I have a slow internet connection so I don’t watch much internet video. So it took me a while to watch the video Unemployed Negativity posted of Michael Hardt. Hardt starts off presenting an admittedly simplified picture of what he takes to be the “primary [political] model that we [have] inherited” which he calls “the unity model, the party model, [wherein] there must be one agenda and there must be one central organization.” Against this, there arose “models of organization based on difference” rejecting leadership, agendas, and organization along the unity model, following instead multiple self-defined agendas. Hardt cites anti-racist, feminist, and queer struggles as examples.

These two models of organization – one based on identity and the other on difference – formed a political contradiction, being in some ways irreconcilable. This contradiction of identity and difference are organizing principles no longer predominates in the present. Hardt cites the 1999 WTO protest as evidence, though he states that the WTO protest wasn’t the first attempt (success?) at going beyond the identity/difference contradiction. Hardt characterizes the WTO protest as “something like an experiment in the multitude,” “an experiment in singularity, each group organized under its own agenda, its own form of organization and none the less despite their singularity or maybe even because of their singularity cooperating together.”

“[I]n conceptual terms that contradictory couple of identity and difference has now been displaced by a complementary couple (…) of singularity and commonality. The singularity of each group and the commonality of the struggle are no longer in contradiction.” Hardt characterizes this as “a new generation of activism,” while stressing that we can already see in the slogans of previous generations a desire for this, slogans that call for not “a world without difference” but “a world in which difference doesn’t imply hierarchy,” which he calls “already a demand for something like the multitude, singularity and equality of cooperation.” He quotes Audre Lord, “our differences are our strength,” as one such slogan.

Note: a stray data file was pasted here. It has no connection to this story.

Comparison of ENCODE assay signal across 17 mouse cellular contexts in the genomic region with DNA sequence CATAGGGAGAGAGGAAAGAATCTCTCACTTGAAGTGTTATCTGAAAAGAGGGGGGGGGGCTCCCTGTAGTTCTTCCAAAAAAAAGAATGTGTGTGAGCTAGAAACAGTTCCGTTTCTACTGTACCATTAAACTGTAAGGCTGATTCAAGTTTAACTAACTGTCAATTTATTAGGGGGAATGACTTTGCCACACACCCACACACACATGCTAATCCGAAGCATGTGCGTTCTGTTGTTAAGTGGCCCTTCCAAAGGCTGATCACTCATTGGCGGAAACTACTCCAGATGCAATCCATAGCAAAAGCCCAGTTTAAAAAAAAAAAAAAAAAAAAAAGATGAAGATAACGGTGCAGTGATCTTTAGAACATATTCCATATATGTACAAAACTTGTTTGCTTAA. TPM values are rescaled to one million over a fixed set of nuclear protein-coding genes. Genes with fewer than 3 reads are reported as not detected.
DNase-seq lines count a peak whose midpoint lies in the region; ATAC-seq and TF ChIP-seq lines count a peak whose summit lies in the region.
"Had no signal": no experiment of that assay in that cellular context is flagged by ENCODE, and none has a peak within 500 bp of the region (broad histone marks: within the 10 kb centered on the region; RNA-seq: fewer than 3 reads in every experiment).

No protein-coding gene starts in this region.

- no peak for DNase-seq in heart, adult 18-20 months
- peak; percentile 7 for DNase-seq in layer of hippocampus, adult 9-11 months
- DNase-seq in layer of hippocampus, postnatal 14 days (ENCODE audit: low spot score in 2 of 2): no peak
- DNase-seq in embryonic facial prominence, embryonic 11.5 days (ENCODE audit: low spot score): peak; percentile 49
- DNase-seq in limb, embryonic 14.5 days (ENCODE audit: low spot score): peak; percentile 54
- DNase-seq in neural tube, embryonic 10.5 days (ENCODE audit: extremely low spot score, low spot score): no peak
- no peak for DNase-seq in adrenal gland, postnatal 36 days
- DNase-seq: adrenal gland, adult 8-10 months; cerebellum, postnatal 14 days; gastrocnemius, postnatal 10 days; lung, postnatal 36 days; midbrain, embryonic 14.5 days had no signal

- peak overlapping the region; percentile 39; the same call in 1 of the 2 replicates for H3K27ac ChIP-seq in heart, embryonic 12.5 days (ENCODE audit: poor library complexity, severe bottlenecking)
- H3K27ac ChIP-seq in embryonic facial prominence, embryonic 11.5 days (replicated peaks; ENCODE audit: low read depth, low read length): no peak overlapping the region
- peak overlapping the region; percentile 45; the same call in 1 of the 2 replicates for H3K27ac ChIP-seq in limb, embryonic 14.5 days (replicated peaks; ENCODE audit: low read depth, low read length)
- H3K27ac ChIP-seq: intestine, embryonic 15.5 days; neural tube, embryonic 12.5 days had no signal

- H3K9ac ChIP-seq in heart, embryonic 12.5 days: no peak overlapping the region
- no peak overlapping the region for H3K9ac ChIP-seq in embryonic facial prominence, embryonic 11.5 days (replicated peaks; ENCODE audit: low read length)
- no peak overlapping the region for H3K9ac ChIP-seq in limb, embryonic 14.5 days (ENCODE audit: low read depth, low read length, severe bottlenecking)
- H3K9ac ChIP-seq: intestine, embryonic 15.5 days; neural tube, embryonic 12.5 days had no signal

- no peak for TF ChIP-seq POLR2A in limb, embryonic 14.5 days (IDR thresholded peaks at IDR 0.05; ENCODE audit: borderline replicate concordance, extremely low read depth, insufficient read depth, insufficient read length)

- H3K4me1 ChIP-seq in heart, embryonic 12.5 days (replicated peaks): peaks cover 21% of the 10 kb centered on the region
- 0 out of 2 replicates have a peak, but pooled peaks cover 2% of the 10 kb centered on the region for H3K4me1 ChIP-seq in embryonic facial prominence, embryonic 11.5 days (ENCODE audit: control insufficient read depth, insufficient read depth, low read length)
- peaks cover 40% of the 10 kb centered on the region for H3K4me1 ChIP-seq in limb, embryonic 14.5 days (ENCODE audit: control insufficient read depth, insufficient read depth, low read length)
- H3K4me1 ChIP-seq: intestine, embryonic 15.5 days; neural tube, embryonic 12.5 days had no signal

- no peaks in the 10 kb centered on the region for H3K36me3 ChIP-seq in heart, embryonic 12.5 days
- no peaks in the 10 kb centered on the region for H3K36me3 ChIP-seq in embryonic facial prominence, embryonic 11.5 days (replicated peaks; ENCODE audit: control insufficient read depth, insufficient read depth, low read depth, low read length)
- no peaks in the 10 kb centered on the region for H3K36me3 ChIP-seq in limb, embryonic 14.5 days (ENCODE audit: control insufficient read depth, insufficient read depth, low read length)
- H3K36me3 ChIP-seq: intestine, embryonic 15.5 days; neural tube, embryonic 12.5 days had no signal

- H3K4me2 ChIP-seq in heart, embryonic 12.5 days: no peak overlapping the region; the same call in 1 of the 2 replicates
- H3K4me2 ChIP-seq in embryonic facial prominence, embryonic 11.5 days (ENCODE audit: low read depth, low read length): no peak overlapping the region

(This project of experimentation with multitude is what Hardt’s recent discussions on love as a political concept aims at, thinking of love as “communication among singularities,” which bridges into his work and interest on Spinoza – love as (the joy of) increase of one’s power by an external cause (one which is recognized). Hardt calls this “a question of power based on difference.” Love as a political concept is a way to think and understand multitude as “a project of singularity plus cooperation or autonomy plus commonality.”)

I’m interested in the generations before the party form, the unity model. I think there are things left there – inheritance to be claimed, so to speak – which are neglected. I think some of the resources there anticipate some of the changes and slogans Hardt takes up from people and struggles that responded to the party form and unity. I’m not against those people or struggles of course, but I think there were discussions that pre-dated the hegemony of the party form, and some of them were raised against its growing hegemony. Those can offer additional resources to the project of rejecting or thinking beyond the party and unity as political models.